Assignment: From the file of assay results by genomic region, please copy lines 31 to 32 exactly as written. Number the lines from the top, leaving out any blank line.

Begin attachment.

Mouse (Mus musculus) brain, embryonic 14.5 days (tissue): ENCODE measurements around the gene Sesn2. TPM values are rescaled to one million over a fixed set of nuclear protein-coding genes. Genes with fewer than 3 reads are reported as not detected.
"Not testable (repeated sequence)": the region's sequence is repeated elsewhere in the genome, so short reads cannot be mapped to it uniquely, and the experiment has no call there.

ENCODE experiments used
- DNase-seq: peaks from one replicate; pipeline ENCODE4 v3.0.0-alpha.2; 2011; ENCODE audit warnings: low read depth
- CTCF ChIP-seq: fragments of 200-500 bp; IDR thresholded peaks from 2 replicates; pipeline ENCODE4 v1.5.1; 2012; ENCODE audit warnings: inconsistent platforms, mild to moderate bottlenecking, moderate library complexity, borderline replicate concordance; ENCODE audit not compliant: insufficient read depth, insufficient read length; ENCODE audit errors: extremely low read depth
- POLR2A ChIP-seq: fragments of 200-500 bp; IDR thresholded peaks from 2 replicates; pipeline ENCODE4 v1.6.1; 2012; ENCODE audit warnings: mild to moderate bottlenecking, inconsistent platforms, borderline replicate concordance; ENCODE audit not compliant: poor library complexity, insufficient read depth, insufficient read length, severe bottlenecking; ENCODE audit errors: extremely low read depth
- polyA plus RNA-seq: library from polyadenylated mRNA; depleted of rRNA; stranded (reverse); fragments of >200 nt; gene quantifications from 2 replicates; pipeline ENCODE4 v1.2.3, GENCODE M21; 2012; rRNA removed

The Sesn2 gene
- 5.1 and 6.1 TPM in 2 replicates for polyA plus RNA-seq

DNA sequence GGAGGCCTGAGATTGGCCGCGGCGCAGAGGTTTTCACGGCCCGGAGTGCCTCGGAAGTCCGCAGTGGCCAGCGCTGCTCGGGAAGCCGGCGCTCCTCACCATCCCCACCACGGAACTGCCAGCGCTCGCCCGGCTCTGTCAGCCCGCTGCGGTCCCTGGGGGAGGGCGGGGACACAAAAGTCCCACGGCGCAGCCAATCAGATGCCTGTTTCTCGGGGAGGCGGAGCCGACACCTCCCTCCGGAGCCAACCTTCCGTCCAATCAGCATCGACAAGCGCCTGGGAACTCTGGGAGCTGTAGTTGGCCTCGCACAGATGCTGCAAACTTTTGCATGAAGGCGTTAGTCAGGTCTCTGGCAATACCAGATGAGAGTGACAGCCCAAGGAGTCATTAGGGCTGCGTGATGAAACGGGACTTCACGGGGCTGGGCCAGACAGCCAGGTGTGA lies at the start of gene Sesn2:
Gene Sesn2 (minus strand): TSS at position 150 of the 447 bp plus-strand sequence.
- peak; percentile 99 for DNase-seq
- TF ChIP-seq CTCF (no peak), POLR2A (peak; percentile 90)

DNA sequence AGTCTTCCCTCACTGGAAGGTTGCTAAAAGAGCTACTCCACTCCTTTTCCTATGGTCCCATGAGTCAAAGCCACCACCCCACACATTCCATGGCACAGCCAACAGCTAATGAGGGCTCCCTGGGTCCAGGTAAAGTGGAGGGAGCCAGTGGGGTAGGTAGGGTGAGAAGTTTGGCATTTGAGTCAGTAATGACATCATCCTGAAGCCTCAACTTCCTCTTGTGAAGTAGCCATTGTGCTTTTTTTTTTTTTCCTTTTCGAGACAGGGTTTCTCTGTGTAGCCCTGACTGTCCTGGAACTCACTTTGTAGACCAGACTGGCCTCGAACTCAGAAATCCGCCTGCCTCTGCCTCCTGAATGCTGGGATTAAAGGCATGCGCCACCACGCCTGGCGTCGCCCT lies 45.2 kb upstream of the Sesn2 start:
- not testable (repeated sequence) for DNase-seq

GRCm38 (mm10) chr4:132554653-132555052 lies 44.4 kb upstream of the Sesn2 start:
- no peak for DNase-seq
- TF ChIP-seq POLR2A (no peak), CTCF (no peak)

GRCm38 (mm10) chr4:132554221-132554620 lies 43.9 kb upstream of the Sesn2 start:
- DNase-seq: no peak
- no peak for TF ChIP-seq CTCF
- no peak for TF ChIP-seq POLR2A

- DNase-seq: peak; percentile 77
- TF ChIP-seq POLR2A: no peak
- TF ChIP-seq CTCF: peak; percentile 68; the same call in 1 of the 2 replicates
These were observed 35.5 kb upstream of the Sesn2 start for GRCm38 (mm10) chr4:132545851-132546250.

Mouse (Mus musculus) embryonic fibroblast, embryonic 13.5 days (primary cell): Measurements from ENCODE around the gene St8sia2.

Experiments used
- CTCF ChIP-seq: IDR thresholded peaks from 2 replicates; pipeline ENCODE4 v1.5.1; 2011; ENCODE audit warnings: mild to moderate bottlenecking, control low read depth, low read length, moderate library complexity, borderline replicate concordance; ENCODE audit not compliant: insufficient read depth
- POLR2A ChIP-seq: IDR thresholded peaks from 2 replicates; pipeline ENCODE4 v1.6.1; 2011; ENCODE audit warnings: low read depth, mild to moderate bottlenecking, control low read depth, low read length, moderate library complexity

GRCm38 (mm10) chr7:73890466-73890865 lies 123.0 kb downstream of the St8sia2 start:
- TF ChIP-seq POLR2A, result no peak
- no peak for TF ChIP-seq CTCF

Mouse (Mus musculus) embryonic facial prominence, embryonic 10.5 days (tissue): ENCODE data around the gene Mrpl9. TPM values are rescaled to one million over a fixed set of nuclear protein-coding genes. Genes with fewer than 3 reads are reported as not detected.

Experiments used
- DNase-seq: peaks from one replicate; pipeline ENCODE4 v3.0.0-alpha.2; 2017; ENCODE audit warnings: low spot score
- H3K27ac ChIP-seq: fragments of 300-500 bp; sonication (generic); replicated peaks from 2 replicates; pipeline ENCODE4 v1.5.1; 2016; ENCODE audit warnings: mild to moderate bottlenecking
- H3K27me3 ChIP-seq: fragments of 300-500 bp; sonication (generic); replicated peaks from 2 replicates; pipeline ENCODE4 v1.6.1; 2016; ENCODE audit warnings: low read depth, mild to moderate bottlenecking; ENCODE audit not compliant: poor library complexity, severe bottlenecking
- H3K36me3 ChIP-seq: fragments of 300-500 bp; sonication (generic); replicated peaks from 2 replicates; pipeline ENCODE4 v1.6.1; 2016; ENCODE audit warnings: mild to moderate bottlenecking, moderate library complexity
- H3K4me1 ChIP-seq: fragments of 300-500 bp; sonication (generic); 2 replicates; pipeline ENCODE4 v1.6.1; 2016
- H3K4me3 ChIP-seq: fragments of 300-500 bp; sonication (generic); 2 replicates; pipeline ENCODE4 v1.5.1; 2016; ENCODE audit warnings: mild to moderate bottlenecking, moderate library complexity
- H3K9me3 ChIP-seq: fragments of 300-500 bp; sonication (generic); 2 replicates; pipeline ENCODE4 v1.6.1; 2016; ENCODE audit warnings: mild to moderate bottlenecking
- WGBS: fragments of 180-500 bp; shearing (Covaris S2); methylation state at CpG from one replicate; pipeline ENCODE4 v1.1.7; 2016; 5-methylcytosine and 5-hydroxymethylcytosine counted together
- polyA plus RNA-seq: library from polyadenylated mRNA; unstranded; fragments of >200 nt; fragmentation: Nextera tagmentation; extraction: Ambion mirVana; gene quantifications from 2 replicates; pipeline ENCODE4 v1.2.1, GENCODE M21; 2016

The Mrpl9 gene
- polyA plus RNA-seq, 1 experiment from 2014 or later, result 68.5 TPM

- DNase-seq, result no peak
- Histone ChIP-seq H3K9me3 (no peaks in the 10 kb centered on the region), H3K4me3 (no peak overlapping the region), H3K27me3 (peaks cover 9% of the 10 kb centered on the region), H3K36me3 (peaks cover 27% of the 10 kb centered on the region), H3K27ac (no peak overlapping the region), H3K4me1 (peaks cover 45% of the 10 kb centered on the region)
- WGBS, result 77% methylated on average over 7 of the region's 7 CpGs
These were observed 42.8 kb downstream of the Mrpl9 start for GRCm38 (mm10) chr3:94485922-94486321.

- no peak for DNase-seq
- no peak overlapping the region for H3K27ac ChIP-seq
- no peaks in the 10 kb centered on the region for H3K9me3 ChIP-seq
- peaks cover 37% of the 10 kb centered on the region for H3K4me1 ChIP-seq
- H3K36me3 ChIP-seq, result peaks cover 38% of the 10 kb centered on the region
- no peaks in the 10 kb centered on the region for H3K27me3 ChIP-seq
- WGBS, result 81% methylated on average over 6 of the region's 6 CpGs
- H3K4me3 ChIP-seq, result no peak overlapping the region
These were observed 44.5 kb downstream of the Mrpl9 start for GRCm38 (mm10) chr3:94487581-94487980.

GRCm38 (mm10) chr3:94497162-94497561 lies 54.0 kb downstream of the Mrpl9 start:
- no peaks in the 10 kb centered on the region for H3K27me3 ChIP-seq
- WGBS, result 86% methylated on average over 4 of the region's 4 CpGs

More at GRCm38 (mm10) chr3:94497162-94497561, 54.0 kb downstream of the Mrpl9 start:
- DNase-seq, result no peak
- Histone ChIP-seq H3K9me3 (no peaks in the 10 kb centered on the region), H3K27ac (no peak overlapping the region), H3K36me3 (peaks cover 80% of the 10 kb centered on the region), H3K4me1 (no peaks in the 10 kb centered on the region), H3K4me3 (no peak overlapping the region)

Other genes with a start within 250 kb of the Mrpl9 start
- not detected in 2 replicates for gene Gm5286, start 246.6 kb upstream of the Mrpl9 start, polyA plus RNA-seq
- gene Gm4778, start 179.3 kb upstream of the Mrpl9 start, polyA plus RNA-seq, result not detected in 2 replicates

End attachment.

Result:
GRCm38 (mm10) chr7:73890466-73890865 lies 123.0 kb downstream of the St8sia2 start:
- TF ChIP-seq POLR2A, result no peak